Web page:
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Legislative Assembly for the ACT: 2002 Week 1 Hansard (13 December) . . Page.. 297 ..

Development approvals

(Question No 10)

Ms Tucker asked the Minister for Planning, upon noticce:

In relation to minor amendments to development approvals under section 247 of the Land (Planning and Environment) Act 1991:

(1) How many minor amendments have been.approved in (a) 2000, and (b) since the beginning of 2001, and (c) what is the number as a percentage of the total number of DA approvals for these periods.

(2) What was the nature of each of these amendments, ie type and location of the building originally approved, how the minor amendment changed the design of the building, why the minor amendment was necessary.

(3) What public consultation, if any, occurs in assessing an application for a minor amendment; eg. with neighbours.

(4) What notification, if any, is given to persons other than the applicant eg to neighbours, of an approval of a minor amendment.

(5) How does PALM assess whether a minor amendment will not cause a significant increase in the detriment to any person, as required in paragraph 247 (2) (c) of the Land Act.

(6) Which positions in PALM assess and/or approve applications for minor amendments.

(7) What checking or auditing is undertaken within PALM to ensure that amendments approved under section 247 of the Act are only for genuinely minor circumstances.

Mr Corbell: The answers to Ms Tucker's questions are as follows:

(1) PALM approved a total of 4293 Development Applications (DAs) in the year 2000. Of these 7% involved section 247 amendments. To date this year (2001) 4826 DAs have been approved. Of these 20% involved section 247 amendments.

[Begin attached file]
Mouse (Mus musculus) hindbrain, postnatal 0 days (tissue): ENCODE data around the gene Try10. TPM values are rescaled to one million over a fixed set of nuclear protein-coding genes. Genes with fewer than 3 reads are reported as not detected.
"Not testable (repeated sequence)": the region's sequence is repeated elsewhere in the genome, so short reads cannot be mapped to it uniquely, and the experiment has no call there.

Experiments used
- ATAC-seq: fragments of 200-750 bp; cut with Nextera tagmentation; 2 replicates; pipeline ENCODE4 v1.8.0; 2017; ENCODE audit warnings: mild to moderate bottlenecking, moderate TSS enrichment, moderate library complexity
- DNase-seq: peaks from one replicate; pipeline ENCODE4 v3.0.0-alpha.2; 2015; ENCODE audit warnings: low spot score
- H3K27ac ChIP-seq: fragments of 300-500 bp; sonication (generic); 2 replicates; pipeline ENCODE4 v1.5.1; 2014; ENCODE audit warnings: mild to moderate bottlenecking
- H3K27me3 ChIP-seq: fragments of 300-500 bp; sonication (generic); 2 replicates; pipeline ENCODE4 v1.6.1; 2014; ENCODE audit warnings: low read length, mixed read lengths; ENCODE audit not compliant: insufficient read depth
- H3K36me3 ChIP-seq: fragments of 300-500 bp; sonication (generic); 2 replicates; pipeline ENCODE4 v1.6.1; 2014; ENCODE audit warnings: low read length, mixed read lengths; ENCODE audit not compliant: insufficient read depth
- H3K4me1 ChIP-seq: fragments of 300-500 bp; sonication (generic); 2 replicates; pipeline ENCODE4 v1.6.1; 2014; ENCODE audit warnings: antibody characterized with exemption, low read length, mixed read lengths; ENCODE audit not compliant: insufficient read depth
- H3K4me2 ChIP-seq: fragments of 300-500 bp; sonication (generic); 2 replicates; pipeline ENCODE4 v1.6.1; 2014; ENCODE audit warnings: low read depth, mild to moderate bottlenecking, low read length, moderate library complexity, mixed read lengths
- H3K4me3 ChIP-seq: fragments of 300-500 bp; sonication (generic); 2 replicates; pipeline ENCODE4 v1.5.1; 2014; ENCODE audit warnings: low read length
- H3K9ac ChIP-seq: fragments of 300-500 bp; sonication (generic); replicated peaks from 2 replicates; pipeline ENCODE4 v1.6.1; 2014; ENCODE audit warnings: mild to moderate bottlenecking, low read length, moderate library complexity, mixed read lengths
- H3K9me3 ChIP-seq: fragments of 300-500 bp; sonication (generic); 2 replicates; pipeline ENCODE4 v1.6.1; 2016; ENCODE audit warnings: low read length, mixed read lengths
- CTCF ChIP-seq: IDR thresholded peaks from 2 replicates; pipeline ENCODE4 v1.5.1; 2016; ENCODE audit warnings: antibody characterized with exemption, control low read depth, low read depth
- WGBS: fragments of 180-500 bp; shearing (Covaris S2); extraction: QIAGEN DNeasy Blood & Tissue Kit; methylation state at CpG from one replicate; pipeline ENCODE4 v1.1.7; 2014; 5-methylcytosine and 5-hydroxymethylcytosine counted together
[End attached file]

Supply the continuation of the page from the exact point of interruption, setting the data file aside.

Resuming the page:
(2) Minor amendments to development approvals usually relate to minor design changes to buildings and/or landscaping implemented during the construction phase of the project. Minor amendments generally include items such as the addition or deletion of a window, internal alterations (moving internal walls, altering the layout of a bathroom, kitchen or ensuite), minor changes to ground lines or height above ground level, porches and steps, the additions of minor elements like pergolas, and changes of external materials.

Considering the number of applications determined by PALM over the 2000/2001 years, it is not practical to provide the individual details of each approval.

(3) The criteria which must be satisfied for the approval of a minor amendment are clearly set out in subsection 247 (2) of the Land Act. Subsection (3) clearly defines the persons who should be given notice of an approval.

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